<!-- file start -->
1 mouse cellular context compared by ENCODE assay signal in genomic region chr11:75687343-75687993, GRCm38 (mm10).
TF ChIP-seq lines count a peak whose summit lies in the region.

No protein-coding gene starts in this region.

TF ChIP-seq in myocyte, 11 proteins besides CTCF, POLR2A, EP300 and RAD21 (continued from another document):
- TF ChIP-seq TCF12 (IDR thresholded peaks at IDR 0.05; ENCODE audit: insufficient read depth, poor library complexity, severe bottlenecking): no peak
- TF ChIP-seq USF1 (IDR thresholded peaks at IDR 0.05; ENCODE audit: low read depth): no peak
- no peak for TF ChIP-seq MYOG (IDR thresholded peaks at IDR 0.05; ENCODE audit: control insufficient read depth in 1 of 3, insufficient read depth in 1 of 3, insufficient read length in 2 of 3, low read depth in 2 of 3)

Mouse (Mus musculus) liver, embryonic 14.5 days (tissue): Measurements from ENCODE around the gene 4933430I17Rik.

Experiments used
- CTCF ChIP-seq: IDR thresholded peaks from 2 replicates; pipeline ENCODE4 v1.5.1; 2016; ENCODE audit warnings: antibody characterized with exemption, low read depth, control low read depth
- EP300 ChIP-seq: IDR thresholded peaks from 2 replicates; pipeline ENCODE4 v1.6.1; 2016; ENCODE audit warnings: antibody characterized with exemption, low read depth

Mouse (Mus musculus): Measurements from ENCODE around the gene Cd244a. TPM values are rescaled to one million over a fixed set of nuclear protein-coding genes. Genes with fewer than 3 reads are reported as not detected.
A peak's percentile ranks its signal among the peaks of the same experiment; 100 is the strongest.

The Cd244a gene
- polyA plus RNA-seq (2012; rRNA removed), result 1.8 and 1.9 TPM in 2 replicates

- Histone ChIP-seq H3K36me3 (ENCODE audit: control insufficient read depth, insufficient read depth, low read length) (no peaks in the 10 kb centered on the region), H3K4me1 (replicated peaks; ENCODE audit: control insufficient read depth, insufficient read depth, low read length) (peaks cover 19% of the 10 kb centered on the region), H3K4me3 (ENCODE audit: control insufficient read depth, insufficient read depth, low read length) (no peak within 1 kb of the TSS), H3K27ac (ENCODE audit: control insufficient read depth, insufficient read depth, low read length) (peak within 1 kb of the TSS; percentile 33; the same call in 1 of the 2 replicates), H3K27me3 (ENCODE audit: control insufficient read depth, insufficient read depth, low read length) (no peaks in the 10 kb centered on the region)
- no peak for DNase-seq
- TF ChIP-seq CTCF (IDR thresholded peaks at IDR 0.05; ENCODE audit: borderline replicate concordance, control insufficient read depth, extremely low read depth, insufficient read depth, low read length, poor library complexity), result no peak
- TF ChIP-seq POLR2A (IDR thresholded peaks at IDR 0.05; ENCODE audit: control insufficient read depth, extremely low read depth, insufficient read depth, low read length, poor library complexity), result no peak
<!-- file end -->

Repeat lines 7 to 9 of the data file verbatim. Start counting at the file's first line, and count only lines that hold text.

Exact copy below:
- no peak for TF ChIP-seq MYOG (IDR thresholded peaks at IDR 0.05; ENCODE audit: control insufficient read depth in 1 of 3, insufficient read depth in 1 of 3, insufficient read length in 2 of 3, low read depth in 2 of 3)

Mouse (Mus musculus) liver, embryonic 14.5 days (tissue): Measurements from ENCODE around the gene 4933430I17Rik.

Experiments used